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Hindu Americans Fete First Hindu in Congress as Tulsi Gabbard Prevails in Hawaii

Washington, D.C. (November 7, 2012) - The Hindu American Foundation (HAF) celebrated a historic day as Tulsi Gabbard overwhelmingly prevailed to claim a congressional seat in the Second Congressional District of Hawaii. A Democrat, Gabbard will enter the U.S. House of Representatives as the first Hindu-American legislator nearly a half-century after Dalip Singh Saund, a Sikh, served in the same body.
 
Ami Bera, who grew up Hindu and now identifies as a Unitarian Universalist, holds the advantage in a tight race in a Sacramento area congressional district. In a year where a record number of Hindu Americans ran prominent campaigns, Manan Trivedi of Pennsylvania and Upendra Chivukula of New Jersey came up short.
 
Tulsi Gabbard (D-HI), a practicing Hindu of the Vaishnava tradition, campaigned on her experience as a former Honolulu City Councilwoman and Iraq war veteran. Her landslide win was expected after she became the Democratic party’s candidate following a primary victory in the state’s second district in July. She replaces Mazie Hirono, a Buddhist, who subsequently won Hawaii’s vacant Senate seat.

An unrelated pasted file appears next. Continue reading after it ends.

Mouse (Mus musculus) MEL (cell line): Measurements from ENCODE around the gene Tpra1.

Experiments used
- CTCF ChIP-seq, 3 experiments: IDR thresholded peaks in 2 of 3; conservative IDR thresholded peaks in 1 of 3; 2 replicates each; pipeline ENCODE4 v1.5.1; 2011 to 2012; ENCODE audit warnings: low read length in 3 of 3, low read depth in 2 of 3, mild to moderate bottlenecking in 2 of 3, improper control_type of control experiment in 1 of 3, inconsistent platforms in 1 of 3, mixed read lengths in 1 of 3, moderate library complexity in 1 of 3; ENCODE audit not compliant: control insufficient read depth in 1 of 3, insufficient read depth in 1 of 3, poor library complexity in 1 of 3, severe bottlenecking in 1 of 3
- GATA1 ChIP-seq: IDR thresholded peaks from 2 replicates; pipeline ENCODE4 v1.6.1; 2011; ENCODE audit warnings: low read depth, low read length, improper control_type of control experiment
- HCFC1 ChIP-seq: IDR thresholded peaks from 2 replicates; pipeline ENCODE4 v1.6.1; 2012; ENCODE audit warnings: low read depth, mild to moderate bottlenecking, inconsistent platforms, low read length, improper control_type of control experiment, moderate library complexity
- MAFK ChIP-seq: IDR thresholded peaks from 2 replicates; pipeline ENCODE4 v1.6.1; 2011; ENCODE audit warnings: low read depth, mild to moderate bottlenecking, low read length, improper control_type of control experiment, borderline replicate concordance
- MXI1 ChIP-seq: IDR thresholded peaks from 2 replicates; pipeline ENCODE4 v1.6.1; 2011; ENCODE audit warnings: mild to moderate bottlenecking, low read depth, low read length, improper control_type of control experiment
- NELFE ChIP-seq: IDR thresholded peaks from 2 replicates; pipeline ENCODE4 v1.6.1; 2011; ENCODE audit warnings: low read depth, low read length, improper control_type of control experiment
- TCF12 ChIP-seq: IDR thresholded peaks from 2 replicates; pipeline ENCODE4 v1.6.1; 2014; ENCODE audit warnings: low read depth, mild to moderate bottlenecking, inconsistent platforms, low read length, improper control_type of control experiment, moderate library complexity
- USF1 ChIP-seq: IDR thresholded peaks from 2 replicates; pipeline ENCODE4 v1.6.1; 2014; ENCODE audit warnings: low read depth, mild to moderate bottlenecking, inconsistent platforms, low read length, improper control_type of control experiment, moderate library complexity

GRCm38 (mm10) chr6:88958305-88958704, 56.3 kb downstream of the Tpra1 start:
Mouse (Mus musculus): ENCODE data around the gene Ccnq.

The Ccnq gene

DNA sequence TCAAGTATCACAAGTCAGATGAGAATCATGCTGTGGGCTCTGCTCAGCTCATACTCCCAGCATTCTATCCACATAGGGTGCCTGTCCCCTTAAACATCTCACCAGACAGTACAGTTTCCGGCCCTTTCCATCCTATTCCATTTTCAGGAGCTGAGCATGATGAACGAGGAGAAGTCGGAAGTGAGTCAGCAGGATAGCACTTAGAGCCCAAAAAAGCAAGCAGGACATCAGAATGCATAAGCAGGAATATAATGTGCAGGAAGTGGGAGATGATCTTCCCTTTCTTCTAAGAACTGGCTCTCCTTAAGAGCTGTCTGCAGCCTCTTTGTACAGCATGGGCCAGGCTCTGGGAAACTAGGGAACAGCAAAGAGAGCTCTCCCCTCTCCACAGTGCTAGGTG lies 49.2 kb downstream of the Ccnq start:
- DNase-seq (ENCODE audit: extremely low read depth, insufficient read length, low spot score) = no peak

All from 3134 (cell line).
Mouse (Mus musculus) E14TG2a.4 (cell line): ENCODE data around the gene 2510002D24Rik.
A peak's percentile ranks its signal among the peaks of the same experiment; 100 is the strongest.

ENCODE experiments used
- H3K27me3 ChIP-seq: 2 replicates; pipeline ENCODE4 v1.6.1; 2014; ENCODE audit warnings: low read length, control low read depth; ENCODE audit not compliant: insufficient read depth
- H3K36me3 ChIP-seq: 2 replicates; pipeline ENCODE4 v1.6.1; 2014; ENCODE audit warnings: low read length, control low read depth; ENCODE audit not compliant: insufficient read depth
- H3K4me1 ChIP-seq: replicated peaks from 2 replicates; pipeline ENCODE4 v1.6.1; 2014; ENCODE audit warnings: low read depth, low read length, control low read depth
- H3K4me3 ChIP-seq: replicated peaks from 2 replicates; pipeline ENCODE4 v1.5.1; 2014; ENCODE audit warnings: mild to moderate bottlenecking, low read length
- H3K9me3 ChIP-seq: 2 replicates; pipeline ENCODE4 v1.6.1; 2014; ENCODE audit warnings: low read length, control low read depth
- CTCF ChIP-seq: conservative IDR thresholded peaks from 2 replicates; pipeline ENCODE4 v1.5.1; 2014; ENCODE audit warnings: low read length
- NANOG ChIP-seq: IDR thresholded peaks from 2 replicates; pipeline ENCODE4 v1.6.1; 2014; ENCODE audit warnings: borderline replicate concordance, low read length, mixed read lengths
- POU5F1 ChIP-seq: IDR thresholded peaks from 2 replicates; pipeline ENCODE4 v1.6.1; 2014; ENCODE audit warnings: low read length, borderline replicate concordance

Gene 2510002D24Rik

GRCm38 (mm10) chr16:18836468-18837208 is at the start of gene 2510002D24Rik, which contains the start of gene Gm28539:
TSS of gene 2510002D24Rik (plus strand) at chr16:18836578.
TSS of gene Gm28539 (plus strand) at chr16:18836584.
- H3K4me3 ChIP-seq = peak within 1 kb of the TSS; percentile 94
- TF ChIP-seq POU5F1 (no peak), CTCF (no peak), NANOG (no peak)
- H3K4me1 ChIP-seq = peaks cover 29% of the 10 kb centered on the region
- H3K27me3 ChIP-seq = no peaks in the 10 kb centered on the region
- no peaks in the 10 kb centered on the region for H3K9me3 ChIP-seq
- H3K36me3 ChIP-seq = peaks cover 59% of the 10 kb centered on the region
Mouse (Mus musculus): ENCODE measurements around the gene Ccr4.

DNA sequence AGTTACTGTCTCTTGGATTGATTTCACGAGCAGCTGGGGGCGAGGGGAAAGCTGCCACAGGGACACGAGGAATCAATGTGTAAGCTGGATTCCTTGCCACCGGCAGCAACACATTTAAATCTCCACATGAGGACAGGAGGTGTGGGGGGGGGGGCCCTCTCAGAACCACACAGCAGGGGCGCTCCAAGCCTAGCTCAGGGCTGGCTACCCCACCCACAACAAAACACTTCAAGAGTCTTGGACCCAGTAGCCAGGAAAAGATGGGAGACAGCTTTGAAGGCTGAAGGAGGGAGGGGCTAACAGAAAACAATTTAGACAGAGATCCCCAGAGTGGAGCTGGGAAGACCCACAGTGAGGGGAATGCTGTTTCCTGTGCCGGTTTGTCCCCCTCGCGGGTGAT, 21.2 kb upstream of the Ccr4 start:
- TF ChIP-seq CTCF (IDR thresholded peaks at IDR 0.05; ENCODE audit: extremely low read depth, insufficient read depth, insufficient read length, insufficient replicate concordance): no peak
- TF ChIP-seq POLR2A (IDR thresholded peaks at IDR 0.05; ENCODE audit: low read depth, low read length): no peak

"Gabbard is an incredibly inspiring leader whose political rise is a testament to the greatest ideals of American pluralism,” said Aseem Shukla, co-founder and Board member of HAF. “That Gabbard won while proudly espousing her Hinduism and voicing a willingness to be a strong voice for Hindu Americans brings over two million Americans into the political landscape for the first time. Her cultural understanding of Hawaii’s unique and diverse population, will serve her district’s interests well. Bolstering the economy, safeguarding the environment, and supporting Hawaii’s heritage of pluralism, we understand, will be top priorities.”
 
Gabbard,of Samoan-American origin, told the Religion News Service that among many issues, she will also focus on environmental issues, veteran affairs, and developing relations with India, Hinduism’s spiritual homeland. “How can we have a close relationship if decision-makers in Washington know very little, if anything, about the religious beliefs, values, and practices of India's 800 million Hindus?" asked Gabbard.
 
She also stated her desire to become the first to take her oath of office in January 2013 on the Bhagavad Gita, the Hindu holy scripture that inspires a billion people globally.
 
The Foundation remains in close contact with Gabbard and Bera through their offices in California and Washington, D.C. Large networks of local and national HAF members independently supported both campaigns as well.
 
"The 2012 elections are a milestone for our community,” said Jay Kansara, HAF’s Associate Director. “We are absolutely certain that Gabbard and Bera will engage the Dharma community, address the interests of all faith communities, and fortify the firewall of religious freedom in government and beyond. We look forward to working with their offices on issues affecting our community at large.”